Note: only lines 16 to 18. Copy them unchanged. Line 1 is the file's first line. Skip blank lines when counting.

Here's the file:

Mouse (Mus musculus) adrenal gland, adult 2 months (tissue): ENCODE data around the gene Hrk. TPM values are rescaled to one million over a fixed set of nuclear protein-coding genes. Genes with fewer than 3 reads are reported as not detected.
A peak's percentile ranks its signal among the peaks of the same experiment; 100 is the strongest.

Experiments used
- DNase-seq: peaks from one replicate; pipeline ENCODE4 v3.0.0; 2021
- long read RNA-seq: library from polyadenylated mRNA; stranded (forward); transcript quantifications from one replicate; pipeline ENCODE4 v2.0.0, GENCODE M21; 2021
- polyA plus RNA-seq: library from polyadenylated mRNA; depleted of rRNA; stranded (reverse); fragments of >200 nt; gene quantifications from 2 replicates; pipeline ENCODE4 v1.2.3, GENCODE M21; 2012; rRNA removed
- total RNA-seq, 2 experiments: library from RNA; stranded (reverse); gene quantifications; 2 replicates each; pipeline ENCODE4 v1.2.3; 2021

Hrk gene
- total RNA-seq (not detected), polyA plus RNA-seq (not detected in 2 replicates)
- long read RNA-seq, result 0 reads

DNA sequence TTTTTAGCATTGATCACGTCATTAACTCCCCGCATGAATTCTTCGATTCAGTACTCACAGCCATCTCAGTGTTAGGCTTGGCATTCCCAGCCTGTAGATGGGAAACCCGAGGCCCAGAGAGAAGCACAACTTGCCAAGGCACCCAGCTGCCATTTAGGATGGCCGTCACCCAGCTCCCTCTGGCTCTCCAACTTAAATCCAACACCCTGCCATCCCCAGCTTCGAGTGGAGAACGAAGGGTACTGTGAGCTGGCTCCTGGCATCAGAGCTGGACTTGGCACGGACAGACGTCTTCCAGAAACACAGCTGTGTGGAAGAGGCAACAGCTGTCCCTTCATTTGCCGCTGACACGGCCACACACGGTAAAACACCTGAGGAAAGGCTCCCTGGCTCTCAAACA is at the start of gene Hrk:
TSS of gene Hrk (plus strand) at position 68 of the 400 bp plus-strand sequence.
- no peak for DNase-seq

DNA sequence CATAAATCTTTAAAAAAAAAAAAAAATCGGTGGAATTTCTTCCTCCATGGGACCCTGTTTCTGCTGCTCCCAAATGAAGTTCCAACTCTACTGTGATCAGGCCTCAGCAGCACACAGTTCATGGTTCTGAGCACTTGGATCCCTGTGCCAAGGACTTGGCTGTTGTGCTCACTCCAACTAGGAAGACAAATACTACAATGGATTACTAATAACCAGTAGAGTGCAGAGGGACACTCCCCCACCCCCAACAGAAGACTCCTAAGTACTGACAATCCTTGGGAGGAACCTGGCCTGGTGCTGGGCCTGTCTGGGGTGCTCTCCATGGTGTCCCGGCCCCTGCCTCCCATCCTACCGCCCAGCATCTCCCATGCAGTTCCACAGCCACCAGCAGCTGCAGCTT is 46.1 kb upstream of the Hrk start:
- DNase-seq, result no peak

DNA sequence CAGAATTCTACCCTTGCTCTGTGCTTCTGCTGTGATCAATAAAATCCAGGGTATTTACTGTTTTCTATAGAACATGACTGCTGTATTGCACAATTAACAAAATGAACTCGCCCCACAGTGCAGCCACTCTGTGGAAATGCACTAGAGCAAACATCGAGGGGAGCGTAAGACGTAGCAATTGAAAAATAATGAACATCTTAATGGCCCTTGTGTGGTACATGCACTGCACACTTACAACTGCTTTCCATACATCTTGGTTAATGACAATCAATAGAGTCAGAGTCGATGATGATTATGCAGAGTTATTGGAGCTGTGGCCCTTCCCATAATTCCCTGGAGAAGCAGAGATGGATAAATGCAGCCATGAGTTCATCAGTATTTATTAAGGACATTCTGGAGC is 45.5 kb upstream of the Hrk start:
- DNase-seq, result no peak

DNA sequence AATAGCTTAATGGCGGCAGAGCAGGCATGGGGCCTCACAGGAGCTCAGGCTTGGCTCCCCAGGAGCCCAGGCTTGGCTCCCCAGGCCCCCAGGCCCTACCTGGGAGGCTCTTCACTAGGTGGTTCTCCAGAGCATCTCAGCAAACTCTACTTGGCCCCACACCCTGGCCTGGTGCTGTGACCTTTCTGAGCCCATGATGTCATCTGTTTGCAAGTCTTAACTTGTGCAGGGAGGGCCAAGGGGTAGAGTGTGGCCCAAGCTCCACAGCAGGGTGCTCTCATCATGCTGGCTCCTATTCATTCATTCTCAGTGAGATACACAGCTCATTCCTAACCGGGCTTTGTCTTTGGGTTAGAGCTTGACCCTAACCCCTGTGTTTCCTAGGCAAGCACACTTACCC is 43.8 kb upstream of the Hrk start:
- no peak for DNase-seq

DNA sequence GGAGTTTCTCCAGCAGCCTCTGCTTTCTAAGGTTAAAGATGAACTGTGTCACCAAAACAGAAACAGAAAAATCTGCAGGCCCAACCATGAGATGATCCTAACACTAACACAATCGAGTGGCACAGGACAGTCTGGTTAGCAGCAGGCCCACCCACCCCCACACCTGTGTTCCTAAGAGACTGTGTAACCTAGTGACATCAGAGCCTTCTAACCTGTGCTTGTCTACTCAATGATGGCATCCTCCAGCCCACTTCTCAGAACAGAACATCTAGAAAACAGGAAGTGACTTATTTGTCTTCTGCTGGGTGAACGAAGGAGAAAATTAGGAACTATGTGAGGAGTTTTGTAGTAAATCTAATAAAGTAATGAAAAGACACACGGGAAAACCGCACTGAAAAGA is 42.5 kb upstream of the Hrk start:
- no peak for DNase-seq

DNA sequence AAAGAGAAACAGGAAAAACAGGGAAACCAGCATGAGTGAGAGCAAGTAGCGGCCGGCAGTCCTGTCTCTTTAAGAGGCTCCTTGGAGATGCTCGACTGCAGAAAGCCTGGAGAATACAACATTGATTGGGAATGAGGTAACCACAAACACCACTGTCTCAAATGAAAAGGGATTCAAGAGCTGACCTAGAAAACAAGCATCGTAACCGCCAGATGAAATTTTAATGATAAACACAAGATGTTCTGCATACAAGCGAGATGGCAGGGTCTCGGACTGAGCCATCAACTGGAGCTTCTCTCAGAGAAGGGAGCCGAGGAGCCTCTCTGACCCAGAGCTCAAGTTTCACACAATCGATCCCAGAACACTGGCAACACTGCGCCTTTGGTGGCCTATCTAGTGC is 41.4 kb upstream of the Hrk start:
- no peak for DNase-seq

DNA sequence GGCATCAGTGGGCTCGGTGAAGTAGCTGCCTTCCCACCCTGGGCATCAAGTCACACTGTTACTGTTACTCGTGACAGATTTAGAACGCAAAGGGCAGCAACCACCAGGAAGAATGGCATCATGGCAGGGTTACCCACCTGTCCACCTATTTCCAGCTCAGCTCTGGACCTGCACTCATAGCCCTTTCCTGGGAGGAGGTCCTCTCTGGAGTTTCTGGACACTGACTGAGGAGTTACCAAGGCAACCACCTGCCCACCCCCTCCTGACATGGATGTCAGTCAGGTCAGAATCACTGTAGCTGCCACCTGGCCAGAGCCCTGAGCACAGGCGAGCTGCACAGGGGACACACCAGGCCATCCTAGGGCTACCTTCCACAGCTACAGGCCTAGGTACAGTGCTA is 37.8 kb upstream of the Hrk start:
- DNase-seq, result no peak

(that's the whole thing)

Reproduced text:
DNA sequence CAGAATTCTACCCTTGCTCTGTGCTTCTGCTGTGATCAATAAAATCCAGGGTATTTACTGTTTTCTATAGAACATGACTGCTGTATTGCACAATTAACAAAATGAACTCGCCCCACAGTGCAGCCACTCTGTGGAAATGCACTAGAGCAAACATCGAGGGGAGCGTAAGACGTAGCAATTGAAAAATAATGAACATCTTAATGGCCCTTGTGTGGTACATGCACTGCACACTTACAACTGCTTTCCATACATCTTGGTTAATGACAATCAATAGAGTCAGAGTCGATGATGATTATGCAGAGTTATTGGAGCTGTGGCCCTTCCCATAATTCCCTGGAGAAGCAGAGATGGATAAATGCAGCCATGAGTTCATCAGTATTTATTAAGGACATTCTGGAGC is 45.5 kb upstream of the Hrk start:
- DNase-seq, result no peak

DNA sequence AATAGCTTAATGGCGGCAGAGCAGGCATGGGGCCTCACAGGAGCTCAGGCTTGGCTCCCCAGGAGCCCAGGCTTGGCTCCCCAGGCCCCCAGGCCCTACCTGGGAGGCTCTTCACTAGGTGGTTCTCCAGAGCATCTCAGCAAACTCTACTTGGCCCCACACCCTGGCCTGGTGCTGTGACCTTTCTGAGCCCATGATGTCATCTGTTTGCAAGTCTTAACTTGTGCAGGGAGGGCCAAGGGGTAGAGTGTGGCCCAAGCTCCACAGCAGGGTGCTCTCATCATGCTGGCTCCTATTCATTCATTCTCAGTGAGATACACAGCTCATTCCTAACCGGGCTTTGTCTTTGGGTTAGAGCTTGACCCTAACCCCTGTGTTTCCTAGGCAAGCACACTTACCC is 43.8 kb upstream of the Hrk start: